about south river federation

On July 25, 2017, National Lutheran Communities and Services submitted Special Exception plans to the City of Annapolis to construct a continuing care retirement community, called the Village at Providence Point (FKA Crystal Spring) along Forest Drive. This latest iteration of the development proposes to clear 39.5 acres of forest, retain 51 acres, reforest 16.45 acres, and convey “75+ acres” into conservation easements. The former developer from Connecticut, Hillspoint LLC, has abandoned the project. See Annapolis Capital Article here.

On August 11, 2017, the City completed its review of the plans, located on the City’s e-Trakit database as SE2017-004, and concluded that the plans were incomplete. In its comments, the City noted 25 outstanding issues to resolve. Notable comments include: the requirement that the proposed conservation easements be supported with easement documents expressing specific restrictions on the use of the property; the forest conservation plan does not delineate the 100 ft buffer to non-tidal wetlands or the intermittent stream on the property; “In addition to variances for clearing priority forest and significant & specimen trees, the applicant is required to, show how techniques for forest retention have been exhausted and demonstrate why priority forests and priority areas… cannot be left in an undisturbed condition”; and the traffic statement must address the entire proposed subdivision. The City’s final comment was “Overall the applications are inconsistent, incomplete, lack analysis and detail. Further, the plans are difficult to read and understand.”

Maintaining an Independent Voice for Crab Creek

The South River Federation remains committed to its mission to protect, preserve, restore and celebrate the South River. We do not feel that the current development proposal can be reconciled with this mission. The Federation launched its Crab Creek Initiative this year and is currently assessing the myriad issues plaguing this troubled tributary, even in the absence of clearing nearly 40 acres of priority forest in its headwaters.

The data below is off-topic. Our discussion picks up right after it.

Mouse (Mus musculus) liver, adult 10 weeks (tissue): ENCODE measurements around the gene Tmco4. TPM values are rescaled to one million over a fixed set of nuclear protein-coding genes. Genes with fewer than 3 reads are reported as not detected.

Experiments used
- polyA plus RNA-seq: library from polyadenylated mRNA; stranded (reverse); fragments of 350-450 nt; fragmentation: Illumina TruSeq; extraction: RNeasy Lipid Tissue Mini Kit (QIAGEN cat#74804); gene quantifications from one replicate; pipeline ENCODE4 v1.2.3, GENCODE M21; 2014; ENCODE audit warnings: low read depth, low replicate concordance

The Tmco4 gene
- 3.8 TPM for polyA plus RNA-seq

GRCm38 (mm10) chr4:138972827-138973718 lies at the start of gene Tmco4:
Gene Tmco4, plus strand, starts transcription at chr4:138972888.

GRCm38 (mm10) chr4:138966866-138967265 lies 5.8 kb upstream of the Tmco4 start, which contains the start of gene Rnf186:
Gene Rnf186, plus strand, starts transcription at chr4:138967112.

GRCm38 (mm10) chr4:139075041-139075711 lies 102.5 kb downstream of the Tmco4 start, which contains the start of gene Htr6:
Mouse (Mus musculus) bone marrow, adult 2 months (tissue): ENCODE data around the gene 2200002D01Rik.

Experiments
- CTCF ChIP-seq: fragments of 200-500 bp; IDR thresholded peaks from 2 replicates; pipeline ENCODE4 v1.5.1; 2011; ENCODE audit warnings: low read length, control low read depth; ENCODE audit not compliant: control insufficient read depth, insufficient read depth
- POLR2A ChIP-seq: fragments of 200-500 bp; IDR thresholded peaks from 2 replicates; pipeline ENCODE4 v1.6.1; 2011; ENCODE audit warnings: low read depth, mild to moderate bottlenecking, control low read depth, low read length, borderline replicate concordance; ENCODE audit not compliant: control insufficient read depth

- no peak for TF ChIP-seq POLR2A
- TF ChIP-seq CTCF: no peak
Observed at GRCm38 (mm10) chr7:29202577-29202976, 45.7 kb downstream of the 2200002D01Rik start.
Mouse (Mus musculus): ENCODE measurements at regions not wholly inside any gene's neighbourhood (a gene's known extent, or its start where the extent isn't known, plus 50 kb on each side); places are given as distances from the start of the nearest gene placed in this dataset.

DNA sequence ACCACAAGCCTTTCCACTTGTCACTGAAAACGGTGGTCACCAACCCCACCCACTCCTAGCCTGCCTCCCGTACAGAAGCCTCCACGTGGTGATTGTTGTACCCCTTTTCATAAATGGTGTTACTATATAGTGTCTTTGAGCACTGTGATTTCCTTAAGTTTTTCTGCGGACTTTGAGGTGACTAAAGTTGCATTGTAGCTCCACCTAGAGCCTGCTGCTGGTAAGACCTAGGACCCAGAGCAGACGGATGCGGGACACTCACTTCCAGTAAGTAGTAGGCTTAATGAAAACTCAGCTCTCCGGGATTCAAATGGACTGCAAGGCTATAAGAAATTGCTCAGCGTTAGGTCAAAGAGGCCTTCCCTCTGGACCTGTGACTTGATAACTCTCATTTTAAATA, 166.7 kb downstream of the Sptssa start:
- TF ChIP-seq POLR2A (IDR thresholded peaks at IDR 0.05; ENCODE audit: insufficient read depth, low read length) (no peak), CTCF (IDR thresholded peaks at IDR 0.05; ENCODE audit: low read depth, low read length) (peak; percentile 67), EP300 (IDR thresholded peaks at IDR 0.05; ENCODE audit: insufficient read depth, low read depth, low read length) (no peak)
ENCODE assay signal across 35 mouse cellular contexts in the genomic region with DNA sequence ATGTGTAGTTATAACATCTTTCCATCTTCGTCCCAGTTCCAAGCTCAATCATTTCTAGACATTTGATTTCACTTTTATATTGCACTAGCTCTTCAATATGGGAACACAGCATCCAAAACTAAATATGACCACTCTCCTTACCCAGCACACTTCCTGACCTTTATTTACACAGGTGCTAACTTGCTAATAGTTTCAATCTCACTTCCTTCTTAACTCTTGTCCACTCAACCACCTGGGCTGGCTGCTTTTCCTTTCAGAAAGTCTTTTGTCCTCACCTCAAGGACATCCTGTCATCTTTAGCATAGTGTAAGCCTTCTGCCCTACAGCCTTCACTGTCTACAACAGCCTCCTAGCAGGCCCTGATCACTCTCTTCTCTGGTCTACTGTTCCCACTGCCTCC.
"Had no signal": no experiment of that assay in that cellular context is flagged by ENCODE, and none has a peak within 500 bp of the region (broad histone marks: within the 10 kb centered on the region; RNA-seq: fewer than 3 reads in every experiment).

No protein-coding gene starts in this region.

For instance, the stream segment that starts across Spa Road from Annapolis Middle School has had extremely high bacteria levels the entire summer. Not once in 13 samples, did the bacteria readings meet the Environmental Protection Agency’s recommended bacteria threshold of less than 104 cfu (colony forming units) per 100 mL. In fact, the site averaged 3,200 cfu/100ml of Enterococci bacteria this past summer, over 30 times safe exposure levels.

Another tributary stream near Crystal Spring Farm Road has a tsunami of trash flowing into the stream with every rainfall. In just 6 weeks, the Federation’s trash trap collected over 679 plastic bottles, 174 aluminum cans, 212 styrofoam containers, and 1200 plastic wrappers.

It is well understood that as the amount of impervious surfaces like parking lots and roofs increases, stream health decreases. It is beyond dispute that forests protect streams by filtering out pollutants and shading water to keep it cool.From a strictly environmental point of view, any development that removes forest and increases impervious surfaces is detrimental to aquatic habitat and water quality. However, the City of Annapolis has a process to allow appropriate development by balancing the benefits of business growth and private property rights with public health benefits, reduced traffic congestion and environmental protection. The Federation is a partner with the City in the implementation of sound stormwater management practices in pursuit of its WIP goals for the next 20 years, and we will continue to work with the City to achieve the goals of clean water whenever possible.

There is further fact gathering and analysis to do on the stormwater management plans for the project to evaluate the impact of whatever additional impervious surface may ultimately be approved. Until this fact-finding is complete and the issues raised by the City are adequately addressed, the Federation opposes the development proposal.